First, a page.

Prospective evaluation of NRDM as a public health surveillance tool is underway. For example, NRDM has demonstrated the marked effect of influenza on sales of pediatric cough and cold remedies and pediatric antipyretics, or the effect of fires in southern California on sales of bronchial remedies. (Authorized public health users can access case studies of these and other outbreaks by using the NRDM Internet interface. To obtain access, please send e-mail to nrdmaccounts@cbmi.pitt.edu).

Future Plans

From an early warning perspective, the single most important improvement to NRDM will be a reduction in reporting latency after the time of purchase. Better detection performance might also be achieved through improved algorithms, which are under development.

Because they share geographic borders, the United States and neighboring countries need interoperable public health surveillance capability. Retail data monitoring is feasible in Canada, Mexico, and other countries where retailers use the UPC system or the European Article Numbering system, with which it is interconvertible. A permanent organizational home for NRDM is also being explored, with an estimated annual operating cost of approximately $1 million.

Conclusions

NRDM is a data utility that collects, redistributes, and analyzes daily sales-volume data of selected health-care products. A national-level, data-utility approach reduces the effort required for health departments to monitor sales of OTC health-care products. Health departments can instead concentrate on analysis of data and investigation of anomalies.

Acknowledgments

Grant support for NRDM is provided by Pennsylvania Department of Health Bioinformatics Grant ME-01 737; Alfred P. Sloan Foundation; Passaic Water Commission; and the New York State, Washington, Ohio, and Utah departments of health. Participating corporations include ACNielsen, Information Resources, Inc., National Association of Chain Drug Stores, and Global Strategic Solutions.

References

  1. Wagner MM, Robinson JM, Tsui F-C, Espino JU, Hogan W. Design of a national retail data monitor for public health surveillance. J Am Med Inform Assoc 2003;10:409--18.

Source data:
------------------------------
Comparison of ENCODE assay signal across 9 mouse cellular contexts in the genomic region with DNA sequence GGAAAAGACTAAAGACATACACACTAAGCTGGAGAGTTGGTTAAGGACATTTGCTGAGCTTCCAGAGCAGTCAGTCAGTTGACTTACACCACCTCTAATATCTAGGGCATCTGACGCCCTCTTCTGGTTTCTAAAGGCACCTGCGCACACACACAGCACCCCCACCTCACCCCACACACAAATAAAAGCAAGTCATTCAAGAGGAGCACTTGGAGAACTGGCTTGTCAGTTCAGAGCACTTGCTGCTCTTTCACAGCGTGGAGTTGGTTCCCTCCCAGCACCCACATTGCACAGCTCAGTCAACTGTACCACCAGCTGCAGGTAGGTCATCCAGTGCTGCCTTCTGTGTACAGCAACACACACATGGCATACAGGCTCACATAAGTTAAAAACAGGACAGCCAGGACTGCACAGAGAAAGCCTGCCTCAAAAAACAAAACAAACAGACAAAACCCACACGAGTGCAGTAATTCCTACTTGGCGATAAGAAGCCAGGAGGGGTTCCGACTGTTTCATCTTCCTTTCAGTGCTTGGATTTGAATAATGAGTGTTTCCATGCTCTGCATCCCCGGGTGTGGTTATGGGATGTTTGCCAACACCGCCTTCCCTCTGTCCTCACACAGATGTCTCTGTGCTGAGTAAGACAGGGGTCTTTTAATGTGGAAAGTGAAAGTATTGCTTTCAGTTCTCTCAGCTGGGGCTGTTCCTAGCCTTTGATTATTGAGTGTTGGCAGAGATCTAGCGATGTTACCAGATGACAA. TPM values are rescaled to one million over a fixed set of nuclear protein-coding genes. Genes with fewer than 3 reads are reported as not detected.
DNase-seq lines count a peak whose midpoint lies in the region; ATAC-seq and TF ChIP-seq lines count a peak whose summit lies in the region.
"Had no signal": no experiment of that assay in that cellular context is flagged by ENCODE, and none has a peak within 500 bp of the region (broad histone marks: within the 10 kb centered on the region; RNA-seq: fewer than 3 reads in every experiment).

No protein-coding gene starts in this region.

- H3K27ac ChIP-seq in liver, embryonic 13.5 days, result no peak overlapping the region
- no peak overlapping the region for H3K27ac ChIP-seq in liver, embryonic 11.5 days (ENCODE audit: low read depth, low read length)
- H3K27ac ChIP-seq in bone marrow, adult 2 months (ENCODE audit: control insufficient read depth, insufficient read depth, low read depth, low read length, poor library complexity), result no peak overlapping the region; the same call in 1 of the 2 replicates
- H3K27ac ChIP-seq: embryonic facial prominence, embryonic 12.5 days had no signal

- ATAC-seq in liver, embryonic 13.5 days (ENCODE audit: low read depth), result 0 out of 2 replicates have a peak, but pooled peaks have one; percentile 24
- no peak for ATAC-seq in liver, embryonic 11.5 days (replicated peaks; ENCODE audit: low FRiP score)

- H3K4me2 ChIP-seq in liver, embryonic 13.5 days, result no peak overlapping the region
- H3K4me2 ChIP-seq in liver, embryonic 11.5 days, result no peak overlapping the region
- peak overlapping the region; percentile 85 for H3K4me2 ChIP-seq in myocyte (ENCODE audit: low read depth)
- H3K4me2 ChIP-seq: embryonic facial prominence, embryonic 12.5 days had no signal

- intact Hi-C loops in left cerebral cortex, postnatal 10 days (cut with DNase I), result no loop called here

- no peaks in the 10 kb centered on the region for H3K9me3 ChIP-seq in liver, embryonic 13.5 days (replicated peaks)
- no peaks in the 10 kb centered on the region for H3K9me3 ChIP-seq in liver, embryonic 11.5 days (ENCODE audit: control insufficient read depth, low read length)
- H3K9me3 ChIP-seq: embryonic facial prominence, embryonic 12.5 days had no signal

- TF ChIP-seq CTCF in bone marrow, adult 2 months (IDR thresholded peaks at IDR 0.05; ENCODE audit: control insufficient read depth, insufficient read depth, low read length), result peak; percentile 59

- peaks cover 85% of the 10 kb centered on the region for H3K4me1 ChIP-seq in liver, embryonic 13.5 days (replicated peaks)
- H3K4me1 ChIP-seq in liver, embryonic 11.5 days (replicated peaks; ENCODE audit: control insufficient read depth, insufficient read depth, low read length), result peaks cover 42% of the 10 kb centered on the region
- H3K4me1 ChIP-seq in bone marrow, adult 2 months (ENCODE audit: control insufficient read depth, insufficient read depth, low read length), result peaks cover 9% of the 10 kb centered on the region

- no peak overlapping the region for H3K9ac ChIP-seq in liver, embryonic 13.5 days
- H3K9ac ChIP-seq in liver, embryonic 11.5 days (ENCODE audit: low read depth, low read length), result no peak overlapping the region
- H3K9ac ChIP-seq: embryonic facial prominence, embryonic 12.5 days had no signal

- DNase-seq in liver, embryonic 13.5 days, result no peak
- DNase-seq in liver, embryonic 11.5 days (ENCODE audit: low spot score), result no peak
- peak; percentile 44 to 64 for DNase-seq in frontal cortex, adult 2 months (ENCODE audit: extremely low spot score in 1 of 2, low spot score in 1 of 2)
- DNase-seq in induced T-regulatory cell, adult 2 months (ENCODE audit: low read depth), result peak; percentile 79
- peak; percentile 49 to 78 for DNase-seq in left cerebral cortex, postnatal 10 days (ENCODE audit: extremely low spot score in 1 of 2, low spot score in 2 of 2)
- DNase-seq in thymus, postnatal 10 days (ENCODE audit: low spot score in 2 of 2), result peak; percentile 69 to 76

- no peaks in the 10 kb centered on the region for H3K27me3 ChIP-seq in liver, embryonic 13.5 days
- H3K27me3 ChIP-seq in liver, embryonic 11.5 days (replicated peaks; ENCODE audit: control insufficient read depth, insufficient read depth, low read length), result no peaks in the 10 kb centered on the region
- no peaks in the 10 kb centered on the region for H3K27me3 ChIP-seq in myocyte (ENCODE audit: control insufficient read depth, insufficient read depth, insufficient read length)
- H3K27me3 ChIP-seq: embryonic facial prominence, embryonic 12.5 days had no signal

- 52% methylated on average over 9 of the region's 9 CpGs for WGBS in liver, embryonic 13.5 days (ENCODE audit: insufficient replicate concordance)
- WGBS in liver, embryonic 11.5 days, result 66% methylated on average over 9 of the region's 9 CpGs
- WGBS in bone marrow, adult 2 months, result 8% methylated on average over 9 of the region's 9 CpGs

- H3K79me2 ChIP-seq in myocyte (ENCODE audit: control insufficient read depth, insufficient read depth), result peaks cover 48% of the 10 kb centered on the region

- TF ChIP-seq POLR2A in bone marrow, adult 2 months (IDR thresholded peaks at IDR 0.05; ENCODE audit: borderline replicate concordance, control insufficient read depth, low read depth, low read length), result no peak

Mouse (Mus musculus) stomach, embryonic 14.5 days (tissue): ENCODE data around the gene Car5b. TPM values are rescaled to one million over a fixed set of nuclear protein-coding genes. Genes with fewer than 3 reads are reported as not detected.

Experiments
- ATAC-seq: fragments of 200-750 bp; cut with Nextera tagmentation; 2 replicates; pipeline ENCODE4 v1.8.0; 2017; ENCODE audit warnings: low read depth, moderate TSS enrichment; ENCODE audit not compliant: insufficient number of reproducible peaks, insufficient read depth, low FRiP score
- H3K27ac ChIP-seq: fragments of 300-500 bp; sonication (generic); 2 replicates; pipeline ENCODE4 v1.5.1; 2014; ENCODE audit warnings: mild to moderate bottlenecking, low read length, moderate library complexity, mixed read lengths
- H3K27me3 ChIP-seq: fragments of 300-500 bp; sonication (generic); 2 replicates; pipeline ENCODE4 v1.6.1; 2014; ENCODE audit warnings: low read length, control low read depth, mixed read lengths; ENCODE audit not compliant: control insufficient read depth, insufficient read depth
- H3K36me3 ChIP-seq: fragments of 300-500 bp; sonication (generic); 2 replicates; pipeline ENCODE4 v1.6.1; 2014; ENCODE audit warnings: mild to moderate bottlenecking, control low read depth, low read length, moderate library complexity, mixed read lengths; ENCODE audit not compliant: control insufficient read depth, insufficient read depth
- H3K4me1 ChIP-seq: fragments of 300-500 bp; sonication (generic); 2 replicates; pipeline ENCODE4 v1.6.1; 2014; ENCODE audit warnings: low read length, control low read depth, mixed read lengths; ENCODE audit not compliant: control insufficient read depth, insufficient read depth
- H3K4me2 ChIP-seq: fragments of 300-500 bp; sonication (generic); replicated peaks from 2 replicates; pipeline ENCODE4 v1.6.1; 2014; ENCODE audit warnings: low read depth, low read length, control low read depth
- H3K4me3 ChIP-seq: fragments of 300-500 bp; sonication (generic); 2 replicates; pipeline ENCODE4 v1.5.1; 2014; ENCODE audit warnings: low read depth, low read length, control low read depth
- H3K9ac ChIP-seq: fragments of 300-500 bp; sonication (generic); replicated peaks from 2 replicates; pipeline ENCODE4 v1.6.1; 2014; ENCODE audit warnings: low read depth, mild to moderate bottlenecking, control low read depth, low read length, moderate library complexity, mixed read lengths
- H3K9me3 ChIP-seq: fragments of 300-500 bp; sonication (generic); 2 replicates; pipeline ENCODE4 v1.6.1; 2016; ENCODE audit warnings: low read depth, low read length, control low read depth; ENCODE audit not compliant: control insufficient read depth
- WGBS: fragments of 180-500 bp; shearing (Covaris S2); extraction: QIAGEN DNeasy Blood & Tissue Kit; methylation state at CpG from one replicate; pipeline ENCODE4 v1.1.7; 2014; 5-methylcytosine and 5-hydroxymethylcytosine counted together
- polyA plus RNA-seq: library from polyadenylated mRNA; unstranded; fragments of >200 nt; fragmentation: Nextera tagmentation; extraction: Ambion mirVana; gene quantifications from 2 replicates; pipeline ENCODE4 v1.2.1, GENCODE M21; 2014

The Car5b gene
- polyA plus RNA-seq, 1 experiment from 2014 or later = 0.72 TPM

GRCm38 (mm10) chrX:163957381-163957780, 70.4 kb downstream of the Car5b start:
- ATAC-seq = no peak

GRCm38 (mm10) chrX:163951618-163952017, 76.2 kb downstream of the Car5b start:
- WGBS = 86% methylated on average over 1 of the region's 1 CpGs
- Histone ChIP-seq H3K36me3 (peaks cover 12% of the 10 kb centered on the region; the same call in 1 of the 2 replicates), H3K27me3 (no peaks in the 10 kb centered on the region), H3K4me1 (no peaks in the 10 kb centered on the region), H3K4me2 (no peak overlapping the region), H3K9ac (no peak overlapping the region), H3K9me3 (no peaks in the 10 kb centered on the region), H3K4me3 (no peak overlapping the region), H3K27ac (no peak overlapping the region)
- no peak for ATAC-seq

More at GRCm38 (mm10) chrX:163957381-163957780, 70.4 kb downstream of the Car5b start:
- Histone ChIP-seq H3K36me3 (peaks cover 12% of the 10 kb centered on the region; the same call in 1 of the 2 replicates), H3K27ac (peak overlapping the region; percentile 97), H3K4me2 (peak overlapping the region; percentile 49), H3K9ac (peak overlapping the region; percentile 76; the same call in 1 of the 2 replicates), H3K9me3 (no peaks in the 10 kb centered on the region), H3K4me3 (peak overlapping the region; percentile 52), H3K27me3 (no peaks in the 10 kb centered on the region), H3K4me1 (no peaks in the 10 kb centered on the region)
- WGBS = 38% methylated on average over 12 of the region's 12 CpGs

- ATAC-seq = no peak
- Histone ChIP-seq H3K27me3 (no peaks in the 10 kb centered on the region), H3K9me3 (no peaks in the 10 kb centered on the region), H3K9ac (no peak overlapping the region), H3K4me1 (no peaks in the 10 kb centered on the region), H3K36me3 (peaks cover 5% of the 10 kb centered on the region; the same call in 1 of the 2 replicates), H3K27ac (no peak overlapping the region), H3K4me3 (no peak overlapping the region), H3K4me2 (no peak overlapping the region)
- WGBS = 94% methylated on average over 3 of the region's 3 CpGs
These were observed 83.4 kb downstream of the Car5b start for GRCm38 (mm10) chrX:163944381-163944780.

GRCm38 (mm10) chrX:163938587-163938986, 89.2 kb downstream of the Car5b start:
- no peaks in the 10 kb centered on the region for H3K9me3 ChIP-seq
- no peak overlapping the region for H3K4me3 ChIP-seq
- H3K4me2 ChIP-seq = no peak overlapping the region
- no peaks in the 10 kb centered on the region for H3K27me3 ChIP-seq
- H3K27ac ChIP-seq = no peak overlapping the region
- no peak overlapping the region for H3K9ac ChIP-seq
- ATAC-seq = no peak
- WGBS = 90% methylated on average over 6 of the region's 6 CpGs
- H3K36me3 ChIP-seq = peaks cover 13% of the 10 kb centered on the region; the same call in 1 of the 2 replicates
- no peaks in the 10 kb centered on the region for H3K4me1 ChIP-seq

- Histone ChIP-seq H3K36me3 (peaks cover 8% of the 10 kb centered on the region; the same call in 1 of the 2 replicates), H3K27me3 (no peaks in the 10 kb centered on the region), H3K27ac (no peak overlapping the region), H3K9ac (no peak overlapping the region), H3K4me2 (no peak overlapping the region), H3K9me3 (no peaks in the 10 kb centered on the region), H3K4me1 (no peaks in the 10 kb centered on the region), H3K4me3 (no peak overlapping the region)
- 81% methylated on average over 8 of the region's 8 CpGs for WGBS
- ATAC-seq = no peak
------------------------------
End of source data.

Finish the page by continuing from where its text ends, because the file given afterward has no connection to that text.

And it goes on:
2. Labrie J. Self-care in the new millenium: American attitudes towards maintaining personal health. Washington, DC: Consumer Healthcare Products Association, 2001.
  3. McIsaac WJ, Levine N, Goel V. Visits by adults to family physicians for the common cold. J Fam Pract 1998;47:366--9.
  4. Corso PS, Kramer MH, Blair KA, Addiss DG, Davis JP, Haddix AC. Cost of illness in the 1993 waterborne Cryptosporidium outbreak, Milwaukee, Wisconsin. Emerg Infect Dis 2003;9:426--31.
  5. Stirling R, Aramini J, Ellis A, et al. Waterborne cryptosporidiosis outbreak, North Battleford, Saskatchewan, Spring 2001. Can Commun Dis Rep 2001;27:185--92.
  6. Mac Kenzie WR, Hoxie NJ, Proctor ME, et al. A massive outbreak in Milwaukee of Cryptosporidium infection transmitted through the public water supply. N Engl J Med 1994;331:161--7.
  7. Zhang J, Tsui F-C, Wagner MM, Hogan WR. Detection of outbreaks from time series data using wavelet transform. Proc AMIA Symp 2003;748--52.
  8. Kulldorff M. A spatial scan statistic. Communications in Statistics---Theory and Methods 1997;26:1481--96.
  9. Neill D, Moore AW. A fast multi-resolution method for detection of significant spatial overdensities. Pittsburgh: School of Computer Science, 2003;CMU-CS-03-154.
  10. Apache Software Foundation. Apache JMeter, version 1.9 [Software]. Forest Hill, MD: Apache Software Foundation, 2003. Available at
    http://jakarta.apache.org/jmeter.